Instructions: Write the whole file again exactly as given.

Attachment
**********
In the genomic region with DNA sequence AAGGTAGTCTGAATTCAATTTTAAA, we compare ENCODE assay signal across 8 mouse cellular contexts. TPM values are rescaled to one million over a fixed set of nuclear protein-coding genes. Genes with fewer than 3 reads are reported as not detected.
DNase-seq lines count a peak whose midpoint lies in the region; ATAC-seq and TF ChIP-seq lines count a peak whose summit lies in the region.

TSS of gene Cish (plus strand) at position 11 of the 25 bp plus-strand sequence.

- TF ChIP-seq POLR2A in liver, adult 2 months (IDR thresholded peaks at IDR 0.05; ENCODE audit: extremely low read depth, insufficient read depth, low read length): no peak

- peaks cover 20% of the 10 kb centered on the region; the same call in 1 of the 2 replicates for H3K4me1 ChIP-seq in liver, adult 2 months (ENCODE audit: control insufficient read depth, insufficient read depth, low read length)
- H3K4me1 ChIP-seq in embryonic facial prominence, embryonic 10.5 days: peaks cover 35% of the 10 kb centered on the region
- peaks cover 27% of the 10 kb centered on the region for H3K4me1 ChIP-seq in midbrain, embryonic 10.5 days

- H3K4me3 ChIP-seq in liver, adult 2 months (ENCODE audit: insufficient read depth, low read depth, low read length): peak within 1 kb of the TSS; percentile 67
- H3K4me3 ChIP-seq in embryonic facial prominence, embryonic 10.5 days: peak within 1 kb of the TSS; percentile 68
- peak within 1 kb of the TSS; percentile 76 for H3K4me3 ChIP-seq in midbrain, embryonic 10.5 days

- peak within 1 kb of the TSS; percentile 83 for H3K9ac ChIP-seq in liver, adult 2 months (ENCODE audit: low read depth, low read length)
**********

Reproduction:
In the genomic region with DNA sequence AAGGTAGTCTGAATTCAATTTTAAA, we compare ENCODE assay signal across 8 mouse cellular contexts. TPM values are rescaled to one million over a fixed set of nuclear protein-coding genes. Genes with fewer than 3 reads are reported as not detected.
DNase-seq lines count a peak whose midpoint lies in the region; ATAC-seq and TF ChIP-seq lines count a peak whose summit lies in the region.

TSS of gene Cish (plus strand) at position 11 of the 25 bp plus-strand sequence.

- TF ChIP-seq POLR2A in liver, adult 2 months (IDR thresholded peaks at IDR 0.05; ENCODE audit: extremely low read depth, insufficient read depth, low read length): no peak

- peaks cover 20% of the 10 kb centered on the region; the same call in 1 of the 2 replicates for H3K4me1 ChIP-seq in liver, adult 2 months (ENCODE audit: control insufficient read depth, insufficient read depth, low read length)
- H3K4me1 ChIP-seq in embryonic facial prominence, embryonic 10.5 days: peaks cover 35% of the 10 kb centered on the region
- peaks cover 27% of the 10 kb centered on the region for H3K4me1 ChIP-seq in midbrain, embryonic 10.5 days

- H3K4me3 ChIP-seq in liver, adult 2 months (ENCODE audit: insufficient read depth, low read depth, low read length): peak within 1 kb of the TSS; percentile 67
- H3K4me3 ChIP-seq in embryonic facial prominence, embryonic 10.5 days: peak within 1 kb of the TSS; percentile 68
- peak within 1 kb of the TSS; percentile 76 for H3K4me3 ChIP-seq in midbrain, embryonic 10.5 days

- peak within 1 kb of the TSS; percentile 83 for H3K9ac ChIP-seq in liver, adult 2 months (ENCODE audit: low read depth, low read length)